In early April 2022, freelance journalist Zoreslav Zamoysky was found dead by local residents on a street in Bucha, a city near Ukraine’s capital Kyiv, according to statements by the Ukrainian National Union of Journalists (NUJU) and the Irpin city council. Those sources did not state the exact date his body was found and said it appeared to be a “violent” death.
“I was in touch with him from the beginning of the occupation until the last moment, when the communication broke [on March 5],” Yulia Solovyova, the former head of the department of information policy and public relations of the municipality of Hostomel, in Kyiv region, told CPJ in a phone interview.
Zamoysky was documenting “hour by hour” everything that happened between February 28 and March 5, including when Russian troops arrived in Bucha, Solovyova said. He began writing what he called “chronicles of the war” on February 28, she told CPJ. He published some of them on his personal Facebook page, where he had about 1,000 followers, and a few others were found on his computer, Solovyova said, adding that he wanted to write a book. His last post on Facebook was published on March 4, 2022.
“He lived under occupation not long, so there is not much [of these chronicles of war]. But it was particularly interesting, he wrote about what was happening in Bucha under occupation. He was living in Bucha, on the street where the main military actions happened, where the Russian tanks passed”.
Zamoysky was killed between March 5 and March 15, according to experts who examined the body, Solovyova said. “I went to identify the body. It was awful. He could never hurt a fly. There were cuts on his body, it was scarred…I will remember this image for the rest of my life”.
In December 2022, Zamoysky’s former colleague Valentin Sobchuk alleged that Russian soldiers might have killed Zamoysky after seeing “evidence of the war” on Zamoysky’s phone. Solovyova told CPJ that Zamoysky’s phone was not found next to his body, and that the investigation into his death was still ongoing.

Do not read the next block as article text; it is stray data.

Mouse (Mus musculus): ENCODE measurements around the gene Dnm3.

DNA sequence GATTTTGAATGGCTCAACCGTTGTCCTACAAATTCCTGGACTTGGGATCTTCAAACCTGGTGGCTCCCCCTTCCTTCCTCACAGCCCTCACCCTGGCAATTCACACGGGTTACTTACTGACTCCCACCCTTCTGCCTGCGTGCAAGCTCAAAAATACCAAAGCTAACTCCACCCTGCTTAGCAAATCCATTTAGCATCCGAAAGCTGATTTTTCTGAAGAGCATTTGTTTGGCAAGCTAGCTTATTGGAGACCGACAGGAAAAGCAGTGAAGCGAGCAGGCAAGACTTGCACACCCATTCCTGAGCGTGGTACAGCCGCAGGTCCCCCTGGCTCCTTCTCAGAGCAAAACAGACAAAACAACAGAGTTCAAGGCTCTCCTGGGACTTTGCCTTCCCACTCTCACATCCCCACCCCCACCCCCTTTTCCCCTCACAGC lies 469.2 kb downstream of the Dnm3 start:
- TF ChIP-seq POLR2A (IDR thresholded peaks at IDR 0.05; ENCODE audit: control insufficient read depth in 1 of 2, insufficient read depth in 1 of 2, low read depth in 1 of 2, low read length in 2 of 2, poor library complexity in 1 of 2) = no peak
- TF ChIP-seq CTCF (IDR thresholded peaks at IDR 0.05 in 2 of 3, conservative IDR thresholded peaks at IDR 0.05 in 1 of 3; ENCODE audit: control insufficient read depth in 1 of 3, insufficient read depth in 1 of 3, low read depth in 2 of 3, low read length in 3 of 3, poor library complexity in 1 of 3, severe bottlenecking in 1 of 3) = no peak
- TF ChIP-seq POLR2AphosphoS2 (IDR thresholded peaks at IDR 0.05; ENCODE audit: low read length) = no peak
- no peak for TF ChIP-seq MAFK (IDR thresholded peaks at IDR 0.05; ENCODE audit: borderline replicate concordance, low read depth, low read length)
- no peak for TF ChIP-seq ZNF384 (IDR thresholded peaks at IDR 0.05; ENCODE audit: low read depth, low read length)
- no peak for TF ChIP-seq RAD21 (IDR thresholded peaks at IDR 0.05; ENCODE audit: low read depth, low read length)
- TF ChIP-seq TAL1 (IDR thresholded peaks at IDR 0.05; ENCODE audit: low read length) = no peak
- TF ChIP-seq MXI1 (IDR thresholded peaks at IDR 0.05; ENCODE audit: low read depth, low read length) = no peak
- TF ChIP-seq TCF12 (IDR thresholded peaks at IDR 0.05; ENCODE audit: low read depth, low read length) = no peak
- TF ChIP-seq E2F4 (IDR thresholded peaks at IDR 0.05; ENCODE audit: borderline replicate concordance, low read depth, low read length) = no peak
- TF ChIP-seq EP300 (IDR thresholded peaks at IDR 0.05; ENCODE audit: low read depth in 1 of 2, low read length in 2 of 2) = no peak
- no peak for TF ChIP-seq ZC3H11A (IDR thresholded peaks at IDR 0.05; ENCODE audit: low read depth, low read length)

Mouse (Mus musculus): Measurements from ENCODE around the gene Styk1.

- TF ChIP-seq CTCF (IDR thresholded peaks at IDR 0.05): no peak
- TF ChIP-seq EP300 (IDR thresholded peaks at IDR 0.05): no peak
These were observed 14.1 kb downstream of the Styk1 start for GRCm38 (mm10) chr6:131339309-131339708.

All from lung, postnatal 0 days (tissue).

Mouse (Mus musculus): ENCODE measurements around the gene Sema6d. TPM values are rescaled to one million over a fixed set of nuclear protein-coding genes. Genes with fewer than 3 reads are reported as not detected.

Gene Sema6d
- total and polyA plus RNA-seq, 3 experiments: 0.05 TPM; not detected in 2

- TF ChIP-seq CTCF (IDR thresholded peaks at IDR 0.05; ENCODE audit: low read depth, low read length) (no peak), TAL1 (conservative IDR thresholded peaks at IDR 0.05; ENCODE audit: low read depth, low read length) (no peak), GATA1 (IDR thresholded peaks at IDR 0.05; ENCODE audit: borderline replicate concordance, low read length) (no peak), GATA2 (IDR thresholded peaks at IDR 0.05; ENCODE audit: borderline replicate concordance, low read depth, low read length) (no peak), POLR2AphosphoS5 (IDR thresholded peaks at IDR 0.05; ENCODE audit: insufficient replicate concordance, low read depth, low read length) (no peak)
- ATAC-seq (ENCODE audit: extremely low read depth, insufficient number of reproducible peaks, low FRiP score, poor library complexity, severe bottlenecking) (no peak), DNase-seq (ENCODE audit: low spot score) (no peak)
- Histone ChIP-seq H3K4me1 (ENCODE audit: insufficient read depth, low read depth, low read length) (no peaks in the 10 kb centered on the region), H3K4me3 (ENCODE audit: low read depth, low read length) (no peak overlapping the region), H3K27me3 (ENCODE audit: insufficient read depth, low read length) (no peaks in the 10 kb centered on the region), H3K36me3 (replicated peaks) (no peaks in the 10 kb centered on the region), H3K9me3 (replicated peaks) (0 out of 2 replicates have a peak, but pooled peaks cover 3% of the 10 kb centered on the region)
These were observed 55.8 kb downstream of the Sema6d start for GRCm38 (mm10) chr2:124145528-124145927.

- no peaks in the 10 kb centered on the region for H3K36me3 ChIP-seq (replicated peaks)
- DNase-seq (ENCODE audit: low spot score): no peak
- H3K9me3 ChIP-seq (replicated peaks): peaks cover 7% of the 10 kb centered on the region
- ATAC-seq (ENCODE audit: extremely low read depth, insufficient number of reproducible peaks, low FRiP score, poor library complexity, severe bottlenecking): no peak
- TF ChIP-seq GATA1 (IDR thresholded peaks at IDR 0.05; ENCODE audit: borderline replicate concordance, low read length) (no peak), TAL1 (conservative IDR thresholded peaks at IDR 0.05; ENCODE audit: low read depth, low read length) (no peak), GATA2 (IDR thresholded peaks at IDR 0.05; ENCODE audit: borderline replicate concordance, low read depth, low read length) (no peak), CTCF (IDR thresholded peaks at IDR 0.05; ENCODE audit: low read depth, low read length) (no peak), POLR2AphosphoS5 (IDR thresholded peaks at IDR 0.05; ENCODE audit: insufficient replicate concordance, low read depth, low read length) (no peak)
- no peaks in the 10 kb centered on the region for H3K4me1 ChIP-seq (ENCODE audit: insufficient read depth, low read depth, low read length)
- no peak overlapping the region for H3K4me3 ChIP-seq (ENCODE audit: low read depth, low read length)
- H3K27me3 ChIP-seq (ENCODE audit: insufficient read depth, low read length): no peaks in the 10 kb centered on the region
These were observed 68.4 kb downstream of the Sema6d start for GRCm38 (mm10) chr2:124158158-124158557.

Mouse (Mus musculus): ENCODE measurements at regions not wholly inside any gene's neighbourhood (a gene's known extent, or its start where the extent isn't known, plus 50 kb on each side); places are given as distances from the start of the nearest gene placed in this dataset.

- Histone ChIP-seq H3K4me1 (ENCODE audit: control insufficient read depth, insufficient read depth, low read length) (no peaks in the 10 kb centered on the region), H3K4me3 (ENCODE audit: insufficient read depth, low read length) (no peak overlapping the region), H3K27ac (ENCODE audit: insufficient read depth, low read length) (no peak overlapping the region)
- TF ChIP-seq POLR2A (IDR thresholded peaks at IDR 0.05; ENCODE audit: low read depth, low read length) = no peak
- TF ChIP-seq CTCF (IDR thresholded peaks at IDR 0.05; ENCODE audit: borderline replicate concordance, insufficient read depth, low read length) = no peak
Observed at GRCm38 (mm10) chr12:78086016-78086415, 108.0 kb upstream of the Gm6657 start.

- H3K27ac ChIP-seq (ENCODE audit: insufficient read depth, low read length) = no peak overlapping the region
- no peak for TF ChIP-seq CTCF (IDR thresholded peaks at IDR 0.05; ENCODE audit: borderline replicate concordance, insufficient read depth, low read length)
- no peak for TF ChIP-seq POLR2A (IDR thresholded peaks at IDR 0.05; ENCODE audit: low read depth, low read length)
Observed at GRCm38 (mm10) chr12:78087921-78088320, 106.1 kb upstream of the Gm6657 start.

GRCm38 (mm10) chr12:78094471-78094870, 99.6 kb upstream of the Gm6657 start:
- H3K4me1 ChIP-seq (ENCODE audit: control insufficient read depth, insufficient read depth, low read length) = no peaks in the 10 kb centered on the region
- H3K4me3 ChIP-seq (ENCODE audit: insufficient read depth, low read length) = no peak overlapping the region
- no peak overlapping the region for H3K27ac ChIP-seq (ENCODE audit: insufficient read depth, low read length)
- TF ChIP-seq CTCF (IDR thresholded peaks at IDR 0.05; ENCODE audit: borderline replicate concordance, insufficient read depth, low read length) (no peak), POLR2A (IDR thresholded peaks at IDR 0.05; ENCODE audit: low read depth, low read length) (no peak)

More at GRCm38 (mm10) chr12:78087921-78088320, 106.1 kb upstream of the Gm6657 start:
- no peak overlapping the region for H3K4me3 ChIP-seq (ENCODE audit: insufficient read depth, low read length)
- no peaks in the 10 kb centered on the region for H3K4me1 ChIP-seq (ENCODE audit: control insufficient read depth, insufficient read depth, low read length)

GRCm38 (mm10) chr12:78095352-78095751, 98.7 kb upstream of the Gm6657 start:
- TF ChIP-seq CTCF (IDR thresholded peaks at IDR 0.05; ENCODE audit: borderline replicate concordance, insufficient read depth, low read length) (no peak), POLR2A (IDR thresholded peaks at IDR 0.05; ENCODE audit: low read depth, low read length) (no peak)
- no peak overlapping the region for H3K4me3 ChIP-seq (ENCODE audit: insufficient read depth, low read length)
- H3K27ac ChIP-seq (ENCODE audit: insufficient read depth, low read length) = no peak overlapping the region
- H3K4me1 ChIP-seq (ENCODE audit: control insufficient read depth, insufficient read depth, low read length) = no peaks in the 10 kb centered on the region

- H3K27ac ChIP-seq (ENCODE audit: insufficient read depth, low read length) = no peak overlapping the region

Solovyova said that Zamoysky worked at the Hostomel municipality as a journalist during the whole year of 2021. “He was good, intelligent, knew how to write.… He covered trials, wrote reports for us,” she told CPJ.
Before 2021, he was working as a freelancer in Irpin region and wrote reports for online websites and local newspapers, she said. In the beginning of 2022, he was working as a journalist in Hostomel, Solovyova told CPJ.
Iryna Fedorov, founder of the news website Hromada Priirpinnya, told the NUJU that Zamoysky had previously covered the activities of local authorities in the region around Bucha and the city of Irpin as a freelancer for his outlet and other local media groups. The NUJU statement said that Zamoysky also worked as an activist but did not describe the nature of his activism.
“He was an activist in the sense that he attended various events, sessions. But he was always describing himself as a journalist. He was first and foremost a journalist with a strong civic stance,” Solovyova told CPJ.
Russian forces occupied Bucha from February 27 to March 31, according to reports. On April 12, the head of the Kyiv regional military administration, Oleksandr Pavlyuk, announced that Russian forces killed more than 400 civilians during their occupation of the city.
CPJ emailed the Russian Ministry of Defense, the Kyiv Regional State Administration, and the Irpin city council for comment but did not receive any replies.